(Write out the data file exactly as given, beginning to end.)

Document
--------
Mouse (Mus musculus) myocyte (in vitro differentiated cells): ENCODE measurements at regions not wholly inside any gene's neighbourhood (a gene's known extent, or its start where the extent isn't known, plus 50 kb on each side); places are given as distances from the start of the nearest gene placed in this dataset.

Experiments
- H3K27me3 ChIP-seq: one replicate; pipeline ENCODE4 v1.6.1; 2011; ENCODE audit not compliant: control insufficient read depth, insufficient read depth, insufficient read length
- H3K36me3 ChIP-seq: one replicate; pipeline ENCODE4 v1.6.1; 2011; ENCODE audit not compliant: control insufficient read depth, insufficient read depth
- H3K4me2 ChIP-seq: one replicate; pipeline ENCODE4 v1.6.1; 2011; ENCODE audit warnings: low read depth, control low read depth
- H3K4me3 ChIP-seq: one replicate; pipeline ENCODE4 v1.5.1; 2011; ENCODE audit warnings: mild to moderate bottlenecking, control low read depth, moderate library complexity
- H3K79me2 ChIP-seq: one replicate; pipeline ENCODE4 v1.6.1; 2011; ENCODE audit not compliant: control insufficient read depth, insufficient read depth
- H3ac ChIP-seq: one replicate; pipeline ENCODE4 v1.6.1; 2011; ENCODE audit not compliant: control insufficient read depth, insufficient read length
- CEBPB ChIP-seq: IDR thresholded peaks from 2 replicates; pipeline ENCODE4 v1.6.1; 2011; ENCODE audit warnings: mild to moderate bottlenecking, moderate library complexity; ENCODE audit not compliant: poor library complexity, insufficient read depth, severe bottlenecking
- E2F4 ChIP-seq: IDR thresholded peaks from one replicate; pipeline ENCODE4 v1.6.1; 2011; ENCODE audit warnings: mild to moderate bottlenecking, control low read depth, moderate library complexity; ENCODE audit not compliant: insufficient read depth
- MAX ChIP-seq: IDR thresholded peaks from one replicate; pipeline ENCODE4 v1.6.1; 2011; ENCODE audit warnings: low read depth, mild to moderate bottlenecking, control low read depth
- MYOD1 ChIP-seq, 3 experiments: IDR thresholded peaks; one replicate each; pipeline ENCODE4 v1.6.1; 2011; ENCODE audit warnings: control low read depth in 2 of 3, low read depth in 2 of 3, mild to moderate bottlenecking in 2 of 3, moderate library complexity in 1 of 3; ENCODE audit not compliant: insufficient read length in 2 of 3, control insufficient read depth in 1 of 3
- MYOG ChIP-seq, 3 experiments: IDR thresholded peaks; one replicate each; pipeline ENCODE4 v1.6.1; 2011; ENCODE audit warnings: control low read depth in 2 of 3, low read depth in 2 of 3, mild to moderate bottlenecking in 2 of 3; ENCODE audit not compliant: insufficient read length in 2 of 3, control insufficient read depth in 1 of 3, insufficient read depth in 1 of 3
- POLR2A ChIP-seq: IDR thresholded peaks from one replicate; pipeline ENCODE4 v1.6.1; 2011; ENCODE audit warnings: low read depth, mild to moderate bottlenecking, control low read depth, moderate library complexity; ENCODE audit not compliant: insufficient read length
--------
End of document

Mouse (Mus musculus) myocyte (in vitro differentiated cells): ENCODE measurements at regions not wholly inside any gene's neighbourhood (a gene's known extent, or its start where the extent isn't known, plus 50 kb on each side); places are given as distances from the start of the nearest gene placed in this dataset.

Experiments
- H3K27me3 ChIP-seq: one replicate; pipeline ENCODE4 v1.6.1; 2011; ENCODE audit not compliant: control insufficient read depth, insufficient read depth, insufficient read length
- H3K36me3 ChIP-seq: one replicate; pipeline ENCODE4 v1.6.1; 2011; ENCODE audit not compliant: control insufficient read depth, insufficient read depth
- H3K4me2 ChIP-seq: one replicate; pipeline ENCODE4 v1.6.1; 2011; ENCODE audit warnings: low read depth, control low read depth
- H3K4me3 ChIP-seq: one replicate; pipeline ENCODE4 v1.5.1; 2011; ENCODE audit warnings: mild to moderate bottlenecking, control low read depth, moderate library complexity
- H3K79me2 ChIP-seq: one replicate; pipeline ENCODE4 v1.6.1; 2011; ENCODE audit not compliant: control insufficient read depth, insufficient read depth
- H3ac ChIP-seq: one replicate; pipeline ENCODE4 v1.6.1; 2011; ENCODE audit not compliant: control insufficient read depth, insufficient read length
- CEBPB ChIP-seq: IDR thresholded peaks from 2 replicates; pipeline ENCODE4 v1.6.1; 2011; ENCODE audit warnings: mild to moderate bottlenecking, moderate library complexity; ENCODE audit not compliant: poor library complexity, insufficient read depth, severe bottlenecking
- E2F4 ChIP-seq: IDR thresholded peaks from one replicate; pipeline ENCODE4 v1.6.1; 2011; ENCODE audit warnings: mild to moderate bottlenecking, control low read depth, moderate library complexity; ENCODE audit not compliant: insufficient read depth
- MAX ChIP-seq: IDR thresholded peaks from one replicate; pipeline ENCODE4 v1.6.1; 2011; ENCODE audit warnings: low read depth, mild to moderate bottlenecking, control low read depth
- MYOD1 ChIP-seq, 3 experiments: IDR thresholded peaks; one replicate each; pipeline ENCODE4 v1.6.1; 2011; ENCODE audit warnings: control low read depth in 2 of 3, low read depth in 2 of 3, mild to moderate bottlenecking in 2 of 3, moderate library complexity in 1 of 3; ENCODE audit not compliant: insufficient read length in 2 of 3, control insufficient read depth in 1 of 3
- MYOG ChIP-seq, 3 experiments: IDR thresholded peaks; one replicate each; pipeline ENCODE4 v1.6.1; 2011; ENCODE audit warnings: control low read depth in 2 of 3, low read depth in 2 of 3, mild to moderate bottlenecking in 2 of 3; ENCODE audit not compliant: insufficient read length in 2 of 3, control insufficient read depth in 1 of 3, insufficient read depth in 1 of 3
- POLR2A ChIP-seq: IDR thresholded peaks from one replicate; pipeline ENCODE4 v1.6.1; 2011; ENCODE audit warnings: low read depth, mild to moderate bottlenecking, control low read depth, moderate library complexity; ENCODE audit not compliant: insufficient read length